A claimant's failure to exhaust the administrative remedies set forth in 42 U.S.C. § 405(g) deprives the district court of jurisdiction. Bass v. Social Security Administration, 872 F.2d 832, 833 (9th Cir.1989). A claimant has exhausted her administrative remedies only after: (1) a state agency has made the initial adverse determination on her application for benefits, pursuant to regulations promulgated by the Secretary; (2) the claimant has sought reconsideration; and (3) the claimant has obtained a hearing before an Administrative Law Judge. 42 U.S.C. § 405(g); 20 C.F.R. §§ 404.900, 404.1503. The ALJ's decision does not become final until the claimant requests review before an Appeals Council, and the Appeals Council either grants or denies review. 20 C.F.R. § 404.900.
Here, Milner has failed to exhaust these administrative remedies. She never obtained a hearing before an Administrative Law Judge due to her failure to file a request for reconsideration in the proper form. Although the exhaustion requirement may be waived if, among other factors, the claim to be reviewed is collateral to a substantive claim of entitlement to benefits, Briggs v. Sullivan, 886 F.2d 1132, 1138-39 (9th Cir.1989), the essence of Milner's claim is that she is entitled to disability benefits. Accordingly, the magistrate properly dismissed Milner's claim for failure to exhaust her administrative remedies.
II. Due Process and Section 1983 Claims
Milner also challenges the magistrate's dismissal of her claims against the Secretary, the California Health and Welfare Department, and their agents and employees for violation of her due process rights and of her civil rights under 42 U.S.C. § 1983.
Pursuant to 42 U.S.C. § 405(h), judicial review of "claims[s] arising under" the Social Security Act is limited to claims in which the administrative remedies set forth in section 405(g) have been exhausted. Section 405(h)'s jurisdictional bar is broad. It bars all claims, including constitutional claims, in which "the standing and the substantive basis for the presentation" of the claims is the Social Security Act, Weinberger v. Salfi, 422 U.S. 749, 760-61 (1975), as well as claims "inextricably intertwined" with a claim for benefits, Heckler v. Ringer, 466 U.S. 602, 614 (1984). Claims against state defendants involved in making disability determinations are also barred to the extent that the claims represent a disguised dispute with the Secretary's denial of benefits. Hooker, 858 F.2d at 530 (state law tort claim against state defendants involved in decision to cancel decedent's Title II benefits, which allegedly caused decedent to commit suicide, was merely a disguised dispute with the Secretary and was therefore barred by 42 U.S.C. § 405(h)).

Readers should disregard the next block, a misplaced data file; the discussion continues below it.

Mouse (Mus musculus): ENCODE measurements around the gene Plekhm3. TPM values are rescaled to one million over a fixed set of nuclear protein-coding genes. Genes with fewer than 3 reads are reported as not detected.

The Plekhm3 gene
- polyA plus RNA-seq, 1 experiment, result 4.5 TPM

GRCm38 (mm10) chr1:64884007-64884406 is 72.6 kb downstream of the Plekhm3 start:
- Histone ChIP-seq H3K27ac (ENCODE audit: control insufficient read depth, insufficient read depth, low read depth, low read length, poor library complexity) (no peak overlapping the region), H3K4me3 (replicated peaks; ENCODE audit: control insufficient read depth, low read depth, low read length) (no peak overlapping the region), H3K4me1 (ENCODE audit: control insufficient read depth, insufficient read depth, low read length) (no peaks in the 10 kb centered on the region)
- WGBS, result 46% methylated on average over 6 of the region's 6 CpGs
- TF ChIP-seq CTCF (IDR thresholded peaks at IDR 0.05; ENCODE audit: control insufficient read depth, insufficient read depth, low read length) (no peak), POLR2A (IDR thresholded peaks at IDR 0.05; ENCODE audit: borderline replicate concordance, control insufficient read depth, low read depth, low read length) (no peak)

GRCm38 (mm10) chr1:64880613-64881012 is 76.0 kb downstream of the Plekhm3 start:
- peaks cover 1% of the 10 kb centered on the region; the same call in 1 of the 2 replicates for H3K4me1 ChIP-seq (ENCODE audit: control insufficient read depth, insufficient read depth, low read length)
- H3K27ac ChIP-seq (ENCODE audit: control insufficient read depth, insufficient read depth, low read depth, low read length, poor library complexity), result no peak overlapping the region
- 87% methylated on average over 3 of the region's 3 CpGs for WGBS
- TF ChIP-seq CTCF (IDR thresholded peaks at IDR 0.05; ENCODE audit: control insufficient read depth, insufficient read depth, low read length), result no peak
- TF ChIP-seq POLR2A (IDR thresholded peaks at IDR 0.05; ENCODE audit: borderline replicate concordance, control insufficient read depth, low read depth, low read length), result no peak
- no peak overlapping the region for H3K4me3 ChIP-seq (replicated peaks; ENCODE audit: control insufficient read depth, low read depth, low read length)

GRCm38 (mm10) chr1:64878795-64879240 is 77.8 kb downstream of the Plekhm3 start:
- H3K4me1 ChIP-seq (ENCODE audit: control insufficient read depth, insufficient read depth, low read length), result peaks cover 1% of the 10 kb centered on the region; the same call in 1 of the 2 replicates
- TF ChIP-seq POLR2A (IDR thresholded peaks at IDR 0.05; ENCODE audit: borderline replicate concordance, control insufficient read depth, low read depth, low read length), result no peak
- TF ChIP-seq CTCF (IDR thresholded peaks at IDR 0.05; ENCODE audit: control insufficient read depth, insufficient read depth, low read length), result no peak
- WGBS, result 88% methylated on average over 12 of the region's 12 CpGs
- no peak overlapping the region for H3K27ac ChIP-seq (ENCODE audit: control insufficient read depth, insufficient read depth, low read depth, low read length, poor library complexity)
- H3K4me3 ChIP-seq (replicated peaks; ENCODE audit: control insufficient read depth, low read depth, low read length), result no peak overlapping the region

Here, the essence of Milner's due process and civil rights claims is that she is entitled to disability benefits. These claims therefore fall within section 405(h)'s jurisdictional bar because she has not exhausted her administrative remedies as to her claim for benefits.
Milner has an adequate remedy for challenging the denial of her claim for disability benefits. The Secretary has indicated that, upon final dismissal of this case, her civil action will be construed as a timely request for a hearing and the matter will be referred to the appropriate hearing officer for further administrative proceedings.